For a decade or so, it's become common knowledge that the Québécois enjoy a standard of living considerably lower than that of our American neighbors, from about 20% less, according to some, to as much as 45% less, according to others. The situation is such that we sometimes read that people in every state, including the historically poor Mississippi and Louisiana, are richer than the Québécois. For those who've visited these states, such a statement is puzzling.
The fact that the world's largest economy generates, per person, more wealth than Québec comes as no surprise. However, witnessing the difficulties of the American middle class, strangled by the exorbitant cost of private medical insurance and tuition and stagnant income, seems in contradiction with the notion that Americans keep, on average, between 20% and 45% more than the Québécois in their pockets.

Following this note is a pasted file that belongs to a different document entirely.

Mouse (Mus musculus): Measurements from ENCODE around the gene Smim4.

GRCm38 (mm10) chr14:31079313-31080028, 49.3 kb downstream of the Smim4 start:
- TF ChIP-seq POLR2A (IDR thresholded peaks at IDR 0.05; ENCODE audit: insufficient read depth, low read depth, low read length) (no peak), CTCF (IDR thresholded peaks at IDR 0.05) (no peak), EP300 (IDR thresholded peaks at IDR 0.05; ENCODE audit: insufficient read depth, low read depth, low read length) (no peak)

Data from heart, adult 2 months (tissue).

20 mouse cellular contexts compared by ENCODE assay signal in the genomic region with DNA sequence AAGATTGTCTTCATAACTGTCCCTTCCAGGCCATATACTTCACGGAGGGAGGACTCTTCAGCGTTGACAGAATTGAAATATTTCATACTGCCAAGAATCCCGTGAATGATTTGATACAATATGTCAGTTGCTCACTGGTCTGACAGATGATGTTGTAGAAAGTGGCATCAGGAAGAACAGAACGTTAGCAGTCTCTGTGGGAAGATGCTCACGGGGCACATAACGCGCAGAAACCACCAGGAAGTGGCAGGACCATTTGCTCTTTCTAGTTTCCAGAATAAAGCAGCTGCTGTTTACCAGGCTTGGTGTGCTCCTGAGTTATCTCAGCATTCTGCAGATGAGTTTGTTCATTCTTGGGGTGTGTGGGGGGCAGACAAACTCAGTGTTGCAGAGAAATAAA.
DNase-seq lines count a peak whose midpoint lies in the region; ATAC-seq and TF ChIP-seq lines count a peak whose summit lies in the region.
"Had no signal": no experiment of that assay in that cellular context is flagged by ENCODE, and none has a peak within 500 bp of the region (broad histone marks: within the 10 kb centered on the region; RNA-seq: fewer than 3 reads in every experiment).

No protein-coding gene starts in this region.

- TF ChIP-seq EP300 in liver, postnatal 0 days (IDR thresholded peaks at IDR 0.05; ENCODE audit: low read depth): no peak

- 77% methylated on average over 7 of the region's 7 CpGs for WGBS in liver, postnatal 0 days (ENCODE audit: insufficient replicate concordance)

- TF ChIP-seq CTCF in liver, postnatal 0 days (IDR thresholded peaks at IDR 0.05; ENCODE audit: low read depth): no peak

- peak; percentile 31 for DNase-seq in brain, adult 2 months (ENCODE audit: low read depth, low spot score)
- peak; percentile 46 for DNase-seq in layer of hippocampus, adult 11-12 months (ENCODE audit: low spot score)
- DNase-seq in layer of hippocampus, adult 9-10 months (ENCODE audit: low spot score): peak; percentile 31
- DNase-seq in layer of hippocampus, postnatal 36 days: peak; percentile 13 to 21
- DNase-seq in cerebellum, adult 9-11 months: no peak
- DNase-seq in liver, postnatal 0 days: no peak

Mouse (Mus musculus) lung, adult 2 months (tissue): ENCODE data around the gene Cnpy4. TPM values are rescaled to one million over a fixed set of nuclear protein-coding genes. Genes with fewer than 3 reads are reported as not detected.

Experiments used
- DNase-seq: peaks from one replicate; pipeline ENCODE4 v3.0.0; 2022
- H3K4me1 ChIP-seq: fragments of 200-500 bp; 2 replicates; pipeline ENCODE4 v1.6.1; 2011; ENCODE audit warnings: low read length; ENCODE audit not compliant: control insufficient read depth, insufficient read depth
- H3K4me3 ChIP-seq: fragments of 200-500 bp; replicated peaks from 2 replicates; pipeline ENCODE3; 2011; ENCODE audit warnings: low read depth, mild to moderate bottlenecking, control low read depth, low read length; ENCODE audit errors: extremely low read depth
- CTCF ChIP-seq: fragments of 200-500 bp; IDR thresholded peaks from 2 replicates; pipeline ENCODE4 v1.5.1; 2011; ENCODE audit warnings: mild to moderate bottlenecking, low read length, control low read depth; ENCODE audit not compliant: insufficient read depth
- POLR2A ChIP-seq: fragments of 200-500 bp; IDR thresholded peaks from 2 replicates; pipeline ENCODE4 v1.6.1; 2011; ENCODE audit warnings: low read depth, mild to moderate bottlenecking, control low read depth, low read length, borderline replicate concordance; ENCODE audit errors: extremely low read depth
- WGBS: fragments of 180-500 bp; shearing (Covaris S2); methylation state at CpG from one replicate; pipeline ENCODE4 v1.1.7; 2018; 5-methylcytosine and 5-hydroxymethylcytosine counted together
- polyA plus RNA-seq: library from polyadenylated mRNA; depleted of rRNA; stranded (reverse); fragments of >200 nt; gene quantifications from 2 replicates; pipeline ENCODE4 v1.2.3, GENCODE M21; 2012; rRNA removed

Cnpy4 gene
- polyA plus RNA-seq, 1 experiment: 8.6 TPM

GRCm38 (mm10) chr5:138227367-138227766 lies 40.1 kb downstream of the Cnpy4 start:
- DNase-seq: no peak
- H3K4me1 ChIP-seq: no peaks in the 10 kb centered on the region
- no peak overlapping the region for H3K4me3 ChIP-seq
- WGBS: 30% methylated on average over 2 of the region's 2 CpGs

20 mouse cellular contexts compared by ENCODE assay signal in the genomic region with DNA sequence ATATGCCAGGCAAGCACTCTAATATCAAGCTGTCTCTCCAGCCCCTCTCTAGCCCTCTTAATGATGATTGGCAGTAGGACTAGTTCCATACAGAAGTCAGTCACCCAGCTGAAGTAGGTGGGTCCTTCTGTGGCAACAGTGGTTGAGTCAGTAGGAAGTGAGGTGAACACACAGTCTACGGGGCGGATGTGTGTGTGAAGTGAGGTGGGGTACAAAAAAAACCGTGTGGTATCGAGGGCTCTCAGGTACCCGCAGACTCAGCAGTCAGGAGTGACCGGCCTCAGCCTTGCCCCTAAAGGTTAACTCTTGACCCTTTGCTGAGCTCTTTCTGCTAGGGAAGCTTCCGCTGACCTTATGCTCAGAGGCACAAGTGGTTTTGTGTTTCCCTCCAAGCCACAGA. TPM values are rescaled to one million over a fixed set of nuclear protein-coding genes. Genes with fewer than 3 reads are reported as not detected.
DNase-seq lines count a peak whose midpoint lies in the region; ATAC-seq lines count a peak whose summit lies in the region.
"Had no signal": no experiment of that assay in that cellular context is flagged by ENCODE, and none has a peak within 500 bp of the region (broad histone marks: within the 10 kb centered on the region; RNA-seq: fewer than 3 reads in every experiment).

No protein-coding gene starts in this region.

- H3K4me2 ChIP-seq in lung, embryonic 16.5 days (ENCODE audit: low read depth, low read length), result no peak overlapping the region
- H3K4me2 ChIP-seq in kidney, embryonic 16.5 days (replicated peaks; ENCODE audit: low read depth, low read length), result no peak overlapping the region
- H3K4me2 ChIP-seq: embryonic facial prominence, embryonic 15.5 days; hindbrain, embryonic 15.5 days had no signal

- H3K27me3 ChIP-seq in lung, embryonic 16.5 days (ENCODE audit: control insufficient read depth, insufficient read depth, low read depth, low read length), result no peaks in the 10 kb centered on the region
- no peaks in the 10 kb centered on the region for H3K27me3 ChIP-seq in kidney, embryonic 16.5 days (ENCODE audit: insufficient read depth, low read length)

We also know that our neighbors to the south, and more than anywhere in the Western world, has seen an alarming rise in wealth inequality over the last 30 years. The gap between the super-rich and the average American has returned to its level of the years prior to the depression of the 1930s. Québec hasn't seen such excesses.
Could it be that the super-rich are skewing the figures? Could the vast majority of Québécois be at least as rich as the vast majority of Americans?
It could... setting aside the top 5% of the richest U.S. taxpayers and the top 5% of the richest Québécois, thus comparing 95% of the population, 2007 figures show that the income per capita are $18,932 and $18,998. In short, there is a very thin margin in favor of the average Québécois.
But converting apples and oranges to make a fair comparison between the two is a tedious task. Click here [Google translation] to know more about this interesting analysis.